The Fantasy Dimension of Reality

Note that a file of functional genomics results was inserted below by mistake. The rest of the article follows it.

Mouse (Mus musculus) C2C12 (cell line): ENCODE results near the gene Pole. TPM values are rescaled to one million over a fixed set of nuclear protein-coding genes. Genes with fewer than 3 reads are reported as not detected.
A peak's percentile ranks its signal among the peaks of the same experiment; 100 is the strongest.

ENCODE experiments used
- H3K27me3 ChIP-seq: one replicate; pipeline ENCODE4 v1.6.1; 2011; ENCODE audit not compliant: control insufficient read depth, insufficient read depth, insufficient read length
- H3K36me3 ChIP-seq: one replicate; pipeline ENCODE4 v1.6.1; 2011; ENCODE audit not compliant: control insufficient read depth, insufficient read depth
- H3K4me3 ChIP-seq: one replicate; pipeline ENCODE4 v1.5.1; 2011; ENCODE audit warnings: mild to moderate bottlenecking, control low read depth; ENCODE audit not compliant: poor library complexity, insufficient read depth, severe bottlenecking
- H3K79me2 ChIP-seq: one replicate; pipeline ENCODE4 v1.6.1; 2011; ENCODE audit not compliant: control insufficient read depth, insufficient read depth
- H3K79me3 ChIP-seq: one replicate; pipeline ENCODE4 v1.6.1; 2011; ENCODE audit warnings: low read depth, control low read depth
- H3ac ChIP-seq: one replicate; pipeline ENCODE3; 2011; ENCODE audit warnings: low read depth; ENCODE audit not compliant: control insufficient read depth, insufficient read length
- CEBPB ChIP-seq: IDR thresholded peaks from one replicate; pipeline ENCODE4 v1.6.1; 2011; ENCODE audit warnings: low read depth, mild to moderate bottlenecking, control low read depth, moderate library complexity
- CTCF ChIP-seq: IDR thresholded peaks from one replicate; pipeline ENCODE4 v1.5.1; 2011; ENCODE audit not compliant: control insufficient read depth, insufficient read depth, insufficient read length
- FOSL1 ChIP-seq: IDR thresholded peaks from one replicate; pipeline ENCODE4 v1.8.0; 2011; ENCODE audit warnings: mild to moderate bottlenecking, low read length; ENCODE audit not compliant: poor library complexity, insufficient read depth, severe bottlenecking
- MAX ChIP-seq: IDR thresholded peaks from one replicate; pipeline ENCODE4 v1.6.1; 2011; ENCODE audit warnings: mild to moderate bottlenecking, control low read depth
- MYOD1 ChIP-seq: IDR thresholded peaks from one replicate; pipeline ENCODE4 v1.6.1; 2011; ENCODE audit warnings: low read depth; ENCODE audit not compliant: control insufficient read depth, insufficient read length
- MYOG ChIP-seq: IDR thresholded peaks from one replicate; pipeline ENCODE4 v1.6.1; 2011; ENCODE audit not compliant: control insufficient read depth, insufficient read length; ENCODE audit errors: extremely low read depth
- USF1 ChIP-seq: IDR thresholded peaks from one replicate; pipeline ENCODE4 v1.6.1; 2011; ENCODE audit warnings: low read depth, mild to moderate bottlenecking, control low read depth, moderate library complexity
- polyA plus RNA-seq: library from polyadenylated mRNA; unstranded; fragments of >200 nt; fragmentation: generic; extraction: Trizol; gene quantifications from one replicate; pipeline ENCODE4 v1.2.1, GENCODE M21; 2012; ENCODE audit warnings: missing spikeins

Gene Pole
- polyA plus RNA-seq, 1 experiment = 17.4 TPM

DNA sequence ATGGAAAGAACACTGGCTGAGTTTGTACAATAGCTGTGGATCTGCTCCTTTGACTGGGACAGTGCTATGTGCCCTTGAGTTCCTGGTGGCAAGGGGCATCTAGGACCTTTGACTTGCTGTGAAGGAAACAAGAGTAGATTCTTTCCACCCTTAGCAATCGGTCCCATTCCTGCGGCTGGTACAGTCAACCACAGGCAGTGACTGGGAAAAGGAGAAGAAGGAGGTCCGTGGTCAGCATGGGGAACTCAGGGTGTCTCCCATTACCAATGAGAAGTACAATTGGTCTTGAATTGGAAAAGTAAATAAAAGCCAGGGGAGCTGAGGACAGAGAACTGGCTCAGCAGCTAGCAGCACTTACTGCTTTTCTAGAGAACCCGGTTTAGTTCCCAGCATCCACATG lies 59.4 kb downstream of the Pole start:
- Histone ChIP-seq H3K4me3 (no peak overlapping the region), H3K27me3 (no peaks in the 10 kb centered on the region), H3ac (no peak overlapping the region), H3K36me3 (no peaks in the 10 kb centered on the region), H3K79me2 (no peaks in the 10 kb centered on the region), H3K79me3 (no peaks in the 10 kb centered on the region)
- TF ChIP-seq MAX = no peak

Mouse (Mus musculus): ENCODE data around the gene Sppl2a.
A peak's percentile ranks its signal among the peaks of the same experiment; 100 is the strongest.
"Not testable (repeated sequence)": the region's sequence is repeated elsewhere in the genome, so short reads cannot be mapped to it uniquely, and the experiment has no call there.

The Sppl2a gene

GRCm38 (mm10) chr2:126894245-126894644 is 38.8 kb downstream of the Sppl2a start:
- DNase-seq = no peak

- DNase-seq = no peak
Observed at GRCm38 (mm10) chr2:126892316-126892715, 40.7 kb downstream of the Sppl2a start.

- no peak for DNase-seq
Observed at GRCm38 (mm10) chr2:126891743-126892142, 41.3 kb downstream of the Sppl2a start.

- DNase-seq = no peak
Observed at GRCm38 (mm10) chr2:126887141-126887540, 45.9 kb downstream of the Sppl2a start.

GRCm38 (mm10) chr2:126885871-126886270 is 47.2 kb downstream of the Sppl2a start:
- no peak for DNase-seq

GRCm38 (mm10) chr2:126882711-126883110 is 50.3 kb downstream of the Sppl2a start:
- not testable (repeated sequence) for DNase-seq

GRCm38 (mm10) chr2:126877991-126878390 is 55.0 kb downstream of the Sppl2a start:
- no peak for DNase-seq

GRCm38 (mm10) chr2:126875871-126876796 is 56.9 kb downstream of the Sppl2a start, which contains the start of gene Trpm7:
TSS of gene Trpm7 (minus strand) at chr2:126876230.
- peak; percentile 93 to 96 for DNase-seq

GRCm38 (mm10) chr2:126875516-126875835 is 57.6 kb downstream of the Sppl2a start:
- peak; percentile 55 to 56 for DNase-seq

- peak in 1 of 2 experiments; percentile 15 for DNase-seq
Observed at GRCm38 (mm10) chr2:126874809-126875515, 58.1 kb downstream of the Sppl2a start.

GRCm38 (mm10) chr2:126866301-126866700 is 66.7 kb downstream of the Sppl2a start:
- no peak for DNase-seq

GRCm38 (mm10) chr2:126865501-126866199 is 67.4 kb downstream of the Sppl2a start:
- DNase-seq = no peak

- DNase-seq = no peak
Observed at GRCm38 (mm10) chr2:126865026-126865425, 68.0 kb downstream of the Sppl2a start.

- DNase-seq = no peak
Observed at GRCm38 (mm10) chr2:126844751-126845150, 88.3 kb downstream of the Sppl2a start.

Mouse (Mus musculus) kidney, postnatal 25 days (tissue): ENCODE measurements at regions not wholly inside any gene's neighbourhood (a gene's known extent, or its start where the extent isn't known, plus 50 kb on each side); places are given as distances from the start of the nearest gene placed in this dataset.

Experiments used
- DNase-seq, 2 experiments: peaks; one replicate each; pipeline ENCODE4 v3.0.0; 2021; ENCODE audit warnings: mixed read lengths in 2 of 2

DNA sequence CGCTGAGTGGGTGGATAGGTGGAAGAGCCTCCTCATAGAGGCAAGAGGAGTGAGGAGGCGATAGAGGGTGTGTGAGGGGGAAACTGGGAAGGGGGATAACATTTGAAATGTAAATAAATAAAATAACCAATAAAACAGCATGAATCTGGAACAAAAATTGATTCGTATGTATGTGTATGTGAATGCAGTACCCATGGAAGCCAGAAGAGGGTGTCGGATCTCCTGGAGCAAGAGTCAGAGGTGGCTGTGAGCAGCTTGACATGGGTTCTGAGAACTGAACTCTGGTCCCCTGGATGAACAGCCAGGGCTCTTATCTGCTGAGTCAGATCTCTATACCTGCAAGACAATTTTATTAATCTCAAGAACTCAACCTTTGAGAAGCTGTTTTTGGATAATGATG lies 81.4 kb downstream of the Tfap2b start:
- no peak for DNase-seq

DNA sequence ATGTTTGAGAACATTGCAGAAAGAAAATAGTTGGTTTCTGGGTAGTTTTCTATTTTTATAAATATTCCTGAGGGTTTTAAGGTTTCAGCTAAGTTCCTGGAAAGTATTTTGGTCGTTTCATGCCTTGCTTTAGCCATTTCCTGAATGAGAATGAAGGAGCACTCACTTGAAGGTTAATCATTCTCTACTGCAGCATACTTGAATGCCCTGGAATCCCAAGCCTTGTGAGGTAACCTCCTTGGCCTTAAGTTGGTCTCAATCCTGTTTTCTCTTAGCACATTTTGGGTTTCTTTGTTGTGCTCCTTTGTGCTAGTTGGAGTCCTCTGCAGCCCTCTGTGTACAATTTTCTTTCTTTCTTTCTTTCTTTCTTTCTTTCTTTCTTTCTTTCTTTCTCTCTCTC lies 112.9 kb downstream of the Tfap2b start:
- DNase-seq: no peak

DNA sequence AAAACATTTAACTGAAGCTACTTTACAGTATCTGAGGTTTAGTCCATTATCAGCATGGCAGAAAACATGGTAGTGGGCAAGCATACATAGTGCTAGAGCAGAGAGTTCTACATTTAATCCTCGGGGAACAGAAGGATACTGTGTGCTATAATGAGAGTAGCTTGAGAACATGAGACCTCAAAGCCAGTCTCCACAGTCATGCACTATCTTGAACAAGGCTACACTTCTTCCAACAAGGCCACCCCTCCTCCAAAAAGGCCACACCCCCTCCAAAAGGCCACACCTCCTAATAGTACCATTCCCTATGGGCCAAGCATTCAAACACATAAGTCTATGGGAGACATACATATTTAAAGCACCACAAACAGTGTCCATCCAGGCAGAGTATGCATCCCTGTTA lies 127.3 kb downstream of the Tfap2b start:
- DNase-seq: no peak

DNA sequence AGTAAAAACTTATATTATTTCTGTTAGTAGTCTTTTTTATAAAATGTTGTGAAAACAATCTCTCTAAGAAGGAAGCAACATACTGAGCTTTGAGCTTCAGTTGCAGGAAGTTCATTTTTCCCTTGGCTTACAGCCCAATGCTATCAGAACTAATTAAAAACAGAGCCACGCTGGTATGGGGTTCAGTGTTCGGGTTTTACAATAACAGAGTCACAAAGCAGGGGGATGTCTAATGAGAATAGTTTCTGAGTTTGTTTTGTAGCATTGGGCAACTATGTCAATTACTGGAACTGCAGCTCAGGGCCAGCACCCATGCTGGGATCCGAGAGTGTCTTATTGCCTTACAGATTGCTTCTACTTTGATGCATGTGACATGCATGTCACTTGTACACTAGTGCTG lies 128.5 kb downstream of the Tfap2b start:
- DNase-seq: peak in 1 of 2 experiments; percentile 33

Such missed acts and reversals have become the norm, not the exception, in our age of instantaneous communications So much so, that in the imperatives to make sense and do something, a catastrophe goes from being a contingent event to a necessary act once its reality acquires a certain dimension of fantasy. For instance, no matter which cultural group one listened to in the reporting on hurricane Katrina – whether religious, political, artistic, scientific, etc. – it had become increasingly clear that the real catastrophe lay in a certain sense dormant and only finally emerged as a Catastrophe in a catastrophe when millions of disenfranchised people were discovered living in third world conditions in a modern land of plenty. To make sense of this absurdity, each group attempted to explain the reality on the ground with the construction of a fantasy: for the political activist, the real catastrophe of Katrina was a racially motivated act, since someone either did not build the levees around New Orleans sufficiently strong to withstand the hurricane or someone deliberately sabotaged the levees around the black neighborhoods to protect the French Quarter; for the religious zealot, the real catastrophe was the result of an act of God metting out punishment to a sinful city; for the local people the real catastrophe occurred with the ‘bad-faith’ of those officials who not merely failed to take seriously their calls for assistance after the hurricane, but failed to plan for their evacuation in the first place; while for the scientist, the real catastrophe had already occurred the moment the industrialized countries failed to take responsibility for global warming and the disastrous effect it will have on the world’s poor.